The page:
Clear
70.2 ° F
Full Weather
Sponsored By:

Majority of EU nations want more partnerships to stem migration from countries of origin

Sponsored by:

COPENHAGEN, Denmark (AP) — A majority of European Union members are calling for more agreements with countries where migrants depart from or travel through to get to Europe, saying the bloc needs to think outside the box to tackle irregular migration into the 27-member bloc.

The call by the 15 member countries came in a letter released Thursday, a day after the EU passed a measure to update to its aging asylum laws but which won’t enter force for two years and which only will work if all member nations put all of its provisions into action.

The letter, addressed to the high-ranking officials in the EU’s executive Commission, indicated that officials in signatory countries believe further solutions are needed, saying that the migration situation “will require all of us to think outside the box and jointly find new ways to address this issue at EU level.”

It was signed by the immigration ministers of Bulgaria, the Czech Republic and Denmark — which took the lead in the group — plus Estonia, Greece, Italy, Cyprus, Latvia, Lithuania, Malta, the Netherlands, Austria, Poland, Romania and Finland.

On Wednesday, the EU endorsed sweeping reforms to the bloc’s failed asylum system as campaigning for Europe-wide elections next month gathers pace, with migration expected to be an important issue. The New Pact on Migration and Asylum lays out rules for EU members to handle people trying to enter without authorization, from how to screen them to establish whether they qualify for protection to deporting them if they’re not allowed to stay.

The letter by the 15 member countries said that the bloc should boost “partnerships with key countries, especially along the migratory routes, by changing our focus from managing irregular migration in Europe to supporting refugees as well as host communities in regions of origin.”

The countries call on the Commission “to identify, elaborate and propose new ways and solutions to prevent irregular migration to Europe” and “comprehensive, mutually beneficial and durable partnerships” with nations located along the migratory routes, saying “different ideas for optimizing such partnerships should be explored.”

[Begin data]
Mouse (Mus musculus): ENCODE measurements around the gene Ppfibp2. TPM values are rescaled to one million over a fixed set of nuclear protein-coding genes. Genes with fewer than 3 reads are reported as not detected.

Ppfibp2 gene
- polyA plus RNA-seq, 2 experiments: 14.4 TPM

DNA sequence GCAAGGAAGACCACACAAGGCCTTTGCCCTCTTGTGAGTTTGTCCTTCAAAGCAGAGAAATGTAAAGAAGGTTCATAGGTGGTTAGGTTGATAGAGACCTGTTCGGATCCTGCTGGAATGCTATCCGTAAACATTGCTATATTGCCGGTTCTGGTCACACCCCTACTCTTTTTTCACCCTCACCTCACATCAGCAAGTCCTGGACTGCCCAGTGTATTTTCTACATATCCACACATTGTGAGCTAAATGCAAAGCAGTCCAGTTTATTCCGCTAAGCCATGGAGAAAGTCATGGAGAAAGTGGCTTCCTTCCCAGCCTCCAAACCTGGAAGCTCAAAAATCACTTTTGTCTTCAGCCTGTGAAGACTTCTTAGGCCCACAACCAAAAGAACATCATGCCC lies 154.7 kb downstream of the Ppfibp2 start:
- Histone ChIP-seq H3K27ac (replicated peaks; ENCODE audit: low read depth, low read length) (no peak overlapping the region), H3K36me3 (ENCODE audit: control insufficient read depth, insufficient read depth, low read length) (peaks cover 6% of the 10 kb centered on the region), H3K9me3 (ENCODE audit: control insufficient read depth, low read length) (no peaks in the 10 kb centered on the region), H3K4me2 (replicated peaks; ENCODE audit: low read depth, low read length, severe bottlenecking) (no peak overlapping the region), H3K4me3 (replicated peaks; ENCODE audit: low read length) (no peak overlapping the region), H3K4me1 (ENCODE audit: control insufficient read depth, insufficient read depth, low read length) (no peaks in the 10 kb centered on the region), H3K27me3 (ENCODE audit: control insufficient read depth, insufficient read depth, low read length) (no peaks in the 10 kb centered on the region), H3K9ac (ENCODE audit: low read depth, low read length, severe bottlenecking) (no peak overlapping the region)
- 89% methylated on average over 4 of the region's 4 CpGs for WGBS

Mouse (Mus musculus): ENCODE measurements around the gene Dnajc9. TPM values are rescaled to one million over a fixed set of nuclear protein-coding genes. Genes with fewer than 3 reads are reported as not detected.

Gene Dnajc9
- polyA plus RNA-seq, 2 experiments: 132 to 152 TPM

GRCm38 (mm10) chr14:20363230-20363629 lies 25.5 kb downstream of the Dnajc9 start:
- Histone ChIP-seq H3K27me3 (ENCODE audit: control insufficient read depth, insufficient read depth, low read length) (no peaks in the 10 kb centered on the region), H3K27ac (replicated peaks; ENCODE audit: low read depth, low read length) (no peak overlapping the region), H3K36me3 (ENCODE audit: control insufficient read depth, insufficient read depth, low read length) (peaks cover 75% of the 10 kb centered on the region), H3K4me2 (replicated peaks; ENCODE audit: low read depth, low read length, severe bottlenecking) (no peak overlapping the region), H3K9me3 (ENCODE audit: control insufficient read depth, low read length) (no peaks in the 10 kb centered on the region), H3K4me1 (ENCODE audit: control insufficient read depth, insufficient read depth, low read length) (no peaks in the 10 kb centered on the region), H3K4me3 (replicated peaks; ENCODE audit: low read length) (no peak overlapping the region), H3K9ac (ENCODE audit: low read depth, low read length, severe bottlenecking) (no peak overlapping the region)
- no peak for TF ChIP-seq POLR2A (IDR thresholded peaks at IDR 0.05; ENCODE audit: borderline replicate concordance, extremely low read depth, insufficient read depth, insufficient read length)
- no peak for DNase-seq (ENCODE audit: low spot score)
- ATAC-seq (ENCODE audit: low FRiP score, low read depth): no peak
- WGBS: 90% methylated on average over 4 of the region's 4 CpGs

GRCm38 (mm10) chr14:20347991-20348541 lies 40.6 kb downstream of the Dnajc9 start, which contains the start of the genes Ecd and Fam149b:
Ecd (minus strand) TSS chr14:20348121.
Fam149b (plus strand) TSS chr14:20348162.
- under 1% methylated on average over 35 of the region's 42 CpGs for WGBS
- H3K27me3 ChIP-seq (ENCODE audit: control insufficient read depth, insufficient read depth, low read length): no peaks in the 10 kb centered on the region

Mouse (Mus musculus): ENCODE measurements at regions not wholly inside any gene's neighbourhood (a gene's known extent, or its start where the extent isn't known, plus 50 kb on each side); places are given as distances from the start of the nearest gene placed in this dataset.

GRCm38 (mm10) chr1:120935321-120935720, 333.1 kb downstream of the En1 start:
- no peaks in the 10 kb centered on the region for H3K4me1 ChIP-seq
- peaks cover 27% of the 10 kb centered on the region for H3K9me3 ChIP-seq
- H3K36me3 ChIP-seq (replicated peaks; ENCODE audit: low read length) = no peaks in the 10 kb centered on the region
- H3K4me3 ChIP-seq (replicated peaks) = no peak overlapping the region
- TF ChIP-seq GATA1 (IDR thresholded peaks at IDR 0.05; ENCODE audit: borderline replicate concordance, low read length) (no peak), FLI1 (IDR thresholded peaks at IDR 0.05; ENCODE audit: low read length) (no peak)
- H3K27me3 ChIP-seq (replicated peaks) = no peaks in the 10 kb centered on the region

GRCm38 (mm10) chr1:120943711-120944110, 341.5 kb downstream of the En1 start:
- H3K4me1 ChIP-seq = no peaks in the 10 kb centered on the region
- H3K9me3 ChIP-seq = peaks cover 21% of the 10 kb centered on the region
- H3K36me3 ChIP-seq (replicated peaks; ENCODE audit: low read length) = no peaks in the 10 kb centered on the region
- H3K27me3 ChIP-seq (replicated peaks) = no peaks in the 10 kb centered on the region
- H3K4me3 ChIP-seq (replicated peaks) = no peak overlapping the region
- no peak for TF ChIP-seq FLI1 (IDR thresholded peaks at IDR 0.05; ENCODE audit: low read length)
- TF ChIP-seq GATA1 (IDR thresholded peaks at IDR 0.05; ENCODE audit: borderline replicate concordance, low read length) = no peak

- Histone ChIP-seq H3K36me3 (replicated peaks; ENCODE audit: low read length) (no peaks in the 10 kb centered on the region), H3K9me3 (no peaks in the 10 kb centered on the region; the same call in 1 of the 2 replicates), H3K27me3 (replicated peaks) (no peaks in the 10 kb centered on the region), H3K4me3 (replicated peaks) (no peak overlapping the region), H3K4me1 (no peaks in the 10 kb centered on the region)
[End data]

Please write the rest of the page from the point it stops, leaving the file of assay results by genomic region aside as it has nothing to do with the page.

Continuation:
The signatories cited, among other examples, deals that the EU has make with Turkey and Tunisia and that Italy made with the Albanian government in which Albania will host thousands of migrants picked up at sea and transferred there by the Italian authorities.

The letter said it was important for member states to have the ability to transfer asylum seekers to “a safe third country alternative” if such an alternative exists, while also saying any new measures would be in full compliance with “international legal obligations.”

The reform passed in Brussels was aimed at resolving issues that have divided the EU since well over 1 million migrants swept into Europe in 2015, most fleeing war in Syria and Iraq.

However, the vast reform package will only enter force in 2026, bringing no immediate fix to an issue that has fueled one of the EU’s biggest political crises, dividing nations over who should take responsibility for migrants when they arrive and whether other countries should be obligated to help.

Critics who say the pact goes to far say that it will let nations detain migrants at borders and fingerprint children. They say it’s aimed at keeping people out and infringes on their right to claim asylum. Many fear it will result in more unscrupulous deals with poorer countries that people leave or cross to get to Europe.

___

Lorne Cook in Brussels contributed to this report.

By JAN M. OLSEN
Associated Press

Feedback